The potential for nutritional deficiencies can complicate a pregnancy following gastric bypass surgery or other malabsorptive bariatric procedures. The intestinal rerouting involved with gastric bypass surgery and duodenal switch surgery causes malabsorption and deficiencies of many vital nutrients, especially folic acid, B12 and iron. Oral supplementation will be necessary to help ensure adequate amounts of nutrients for both mother and child.
Women who are planning a pregnancy or become pregnant following gastric bypass surgery, must work closely with their bariatric surgeon and obstetrician to monitor nutrient levels in the body and determine the appropriate level of vitamin and mineral supplementation through each stage of the pregnancy. With proper nutrition and care during pregnancy, it is possible for a post-bariatric woman to deliver a healthy baby.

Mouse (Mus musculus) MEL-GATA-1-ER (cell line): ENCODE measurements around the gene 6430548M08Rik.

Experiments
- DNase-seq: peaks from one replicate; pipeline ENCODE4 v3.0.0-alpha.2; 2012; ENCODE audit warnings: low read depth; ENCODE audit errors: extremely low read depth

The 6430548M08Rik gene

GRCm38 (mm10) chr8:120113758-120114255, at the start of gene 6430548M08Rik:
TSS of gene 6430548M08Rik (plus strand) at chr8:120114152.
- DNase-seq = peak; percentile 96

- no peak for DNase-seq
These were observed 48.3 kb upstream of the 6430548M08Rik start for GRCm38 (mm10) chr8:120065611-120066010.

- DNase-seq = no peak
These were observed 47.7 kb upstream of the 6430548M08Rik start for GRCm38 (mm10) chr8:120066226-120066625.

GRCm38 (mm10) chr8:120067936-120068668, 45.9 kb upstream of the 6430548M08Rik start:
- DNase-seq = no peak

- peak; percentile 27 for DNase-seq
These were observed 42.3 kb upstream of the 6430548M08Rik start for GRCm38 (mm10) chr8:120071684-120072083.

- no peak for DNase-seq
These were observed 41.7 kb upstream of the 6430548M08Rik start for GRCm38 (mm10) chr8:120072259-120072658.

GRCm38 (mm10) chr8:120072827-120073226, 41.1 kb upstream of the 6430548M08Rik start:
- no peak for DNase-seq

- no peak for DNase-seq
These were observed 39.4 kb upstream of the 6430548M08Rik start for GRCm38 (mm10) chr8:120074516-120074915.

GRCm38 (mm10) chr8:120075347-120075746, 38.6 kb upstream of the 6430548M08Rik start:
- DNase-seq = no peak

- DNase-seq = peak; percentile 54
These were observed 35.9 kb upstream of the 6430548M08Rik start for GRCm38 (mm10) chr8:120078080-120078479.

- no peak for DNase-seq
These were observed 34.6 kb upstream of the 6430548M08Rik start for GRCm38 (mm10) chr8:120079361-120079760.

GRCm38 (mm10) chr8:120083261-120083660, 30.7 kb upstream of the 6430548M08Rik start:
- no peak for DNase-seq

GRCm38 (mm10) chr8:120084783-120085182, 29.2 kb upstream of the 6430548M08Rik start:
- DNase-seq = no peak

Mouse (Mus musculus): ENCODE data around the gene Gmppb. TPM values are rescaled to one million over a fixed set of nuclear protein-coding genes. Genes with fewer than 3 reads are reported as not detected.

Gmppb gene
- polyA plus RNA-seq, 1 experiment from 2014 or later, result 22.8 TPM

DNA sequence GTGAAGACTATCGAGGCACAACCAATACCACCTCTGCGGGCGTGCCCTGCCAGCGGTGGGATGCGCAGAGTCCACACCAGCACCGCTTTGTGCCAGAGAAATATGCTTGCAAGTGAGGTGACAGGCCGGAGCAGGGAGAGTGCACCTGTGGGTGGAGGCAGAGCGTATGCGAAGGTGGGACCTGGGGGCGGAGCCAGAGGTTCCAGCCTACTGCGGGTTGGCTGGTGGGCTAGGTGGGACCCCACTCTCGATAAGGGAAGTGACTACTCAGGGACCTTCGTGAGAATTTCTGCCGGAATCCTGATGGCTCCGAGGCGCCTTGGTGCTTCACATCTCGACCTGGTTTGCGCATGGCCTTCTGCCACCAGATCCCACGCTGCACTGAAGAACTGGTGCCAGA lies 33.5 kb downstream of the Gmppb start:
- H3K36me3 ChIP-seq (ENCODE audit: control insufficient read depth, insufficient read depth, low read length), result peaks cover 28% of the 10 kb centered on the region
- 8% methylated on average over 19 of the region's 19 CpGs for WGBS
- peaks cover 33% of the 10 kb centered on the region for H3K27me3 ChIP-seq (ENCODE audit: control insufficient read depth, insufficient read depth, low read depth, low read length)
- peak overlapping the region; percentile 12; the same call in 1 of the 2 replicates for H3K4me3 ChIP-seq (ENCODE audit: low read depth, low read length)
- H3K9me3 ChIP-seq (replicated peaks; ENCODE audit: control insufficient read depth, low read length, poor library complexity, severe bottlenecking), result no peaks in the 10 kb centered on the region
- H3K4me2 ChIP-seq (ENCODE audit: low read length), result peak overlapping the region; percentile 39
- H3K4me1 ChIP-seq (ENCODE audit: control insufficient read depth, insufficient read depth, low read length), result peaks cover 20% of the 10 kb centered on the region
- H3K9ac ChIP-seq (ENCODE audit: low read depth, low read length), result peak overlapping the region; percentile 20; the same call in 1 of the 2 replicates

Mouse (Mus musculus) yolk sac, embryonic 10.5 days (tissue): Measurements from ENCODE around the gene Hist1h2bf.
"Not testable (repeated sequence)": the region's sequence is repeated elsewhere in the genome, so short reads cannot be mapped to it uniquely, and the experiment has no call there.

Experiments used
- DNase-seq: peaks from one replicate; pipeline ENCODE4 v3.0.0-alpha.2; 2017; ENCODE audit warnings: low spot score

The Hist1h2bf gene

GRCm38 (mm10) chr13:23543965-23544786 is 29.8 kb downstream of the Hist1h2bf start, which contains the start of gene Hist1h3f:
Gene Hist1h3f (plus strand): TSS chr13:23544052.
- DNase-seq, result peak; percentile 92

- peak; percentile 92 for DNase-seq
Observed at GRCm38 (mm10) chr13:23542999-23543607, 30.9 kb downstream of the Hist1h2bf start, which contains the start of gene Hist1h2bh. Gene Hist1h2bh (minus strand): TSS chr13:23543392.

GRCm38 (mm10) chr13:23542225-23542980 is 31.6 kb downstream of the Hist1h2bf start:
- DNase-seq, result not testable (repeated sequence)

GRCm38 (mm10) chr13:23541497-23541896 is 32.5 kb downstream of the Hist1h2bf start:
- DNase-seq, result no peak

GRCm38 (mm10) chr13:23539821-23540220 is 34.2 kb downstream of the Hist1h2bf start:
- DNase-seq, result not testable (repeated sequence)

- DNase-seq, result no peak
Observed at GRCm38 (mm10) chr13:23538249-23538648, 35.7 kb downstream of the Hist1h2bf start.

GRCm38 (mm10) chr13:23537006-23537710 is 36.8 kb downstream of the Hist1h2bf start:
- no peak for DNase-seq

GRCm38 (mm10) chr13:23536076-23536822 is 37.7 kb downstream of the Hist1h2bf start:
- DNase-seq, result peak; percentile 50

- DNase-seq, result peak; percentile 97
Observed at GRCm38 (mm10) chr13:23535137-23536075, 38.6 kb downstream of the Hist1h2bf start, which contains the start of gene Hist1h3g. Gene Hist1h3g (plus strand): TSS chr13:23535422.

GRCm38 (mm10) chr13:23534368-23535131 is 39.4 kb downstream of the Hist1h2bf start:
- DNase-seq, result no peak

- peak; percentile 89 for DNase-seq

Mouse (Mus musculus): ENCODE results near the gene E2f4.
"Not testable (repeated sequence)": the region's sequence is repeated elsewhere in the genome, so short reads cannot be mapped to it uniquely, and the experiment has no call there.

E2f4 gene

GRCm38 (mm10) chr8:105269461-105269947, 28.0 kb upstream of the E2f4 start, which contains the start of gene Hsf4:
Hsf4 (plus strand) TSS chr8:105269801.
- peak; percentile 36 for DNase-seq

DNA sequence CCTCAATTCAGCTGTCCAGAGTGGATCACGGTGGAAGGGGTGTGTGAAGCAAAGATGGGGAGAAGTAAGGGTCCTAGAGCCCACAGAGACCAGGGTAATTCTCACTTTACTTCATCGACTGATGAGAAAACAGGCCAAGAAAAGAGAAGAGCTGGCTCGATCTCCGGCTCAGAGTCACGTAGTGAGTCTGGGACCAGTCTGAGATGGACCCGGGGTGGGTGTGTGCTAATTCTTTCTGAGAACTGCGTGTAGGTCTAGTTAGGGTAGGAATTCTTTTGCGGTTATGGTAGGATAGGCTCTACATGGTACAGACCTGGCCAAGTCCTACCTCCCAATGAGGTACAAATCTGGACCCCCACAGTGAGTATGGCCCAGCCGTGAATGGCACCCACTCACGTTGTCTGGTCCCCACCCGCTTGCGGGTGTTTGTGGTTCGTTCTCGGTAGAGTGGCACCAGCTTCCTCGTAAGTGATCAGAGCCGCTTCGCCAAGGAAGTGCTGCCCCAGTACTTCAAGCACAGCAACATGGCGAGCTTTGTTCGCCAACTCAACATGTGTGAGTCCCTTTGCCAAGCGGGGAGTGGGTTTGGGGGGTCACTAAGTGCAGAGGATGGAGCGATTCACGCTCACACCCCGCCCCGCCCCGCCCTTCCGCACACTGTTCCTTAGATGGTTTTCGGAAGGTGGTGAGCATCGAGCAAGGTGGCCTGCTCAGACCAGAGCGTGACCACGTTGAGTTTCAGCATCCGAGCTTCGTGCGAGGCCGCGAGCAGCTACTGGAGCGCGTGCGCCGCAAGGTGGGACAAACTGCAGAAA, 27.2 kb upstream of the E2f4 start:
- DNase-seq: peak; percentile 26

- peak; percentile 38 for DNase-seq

Lactation is usually not adversely affected by bariatric surgery and a woman should be able to breastfeed her child after delivery without undue complications. In most cases, breastfeeding is not only healthy for the baby but helps the mother's body recover from pregnancy as well. It will be necessary for the lactating mother to continue with nutritional monitoring and nutrient supplementation as recommended by the doctor to ensure adequate nourishment.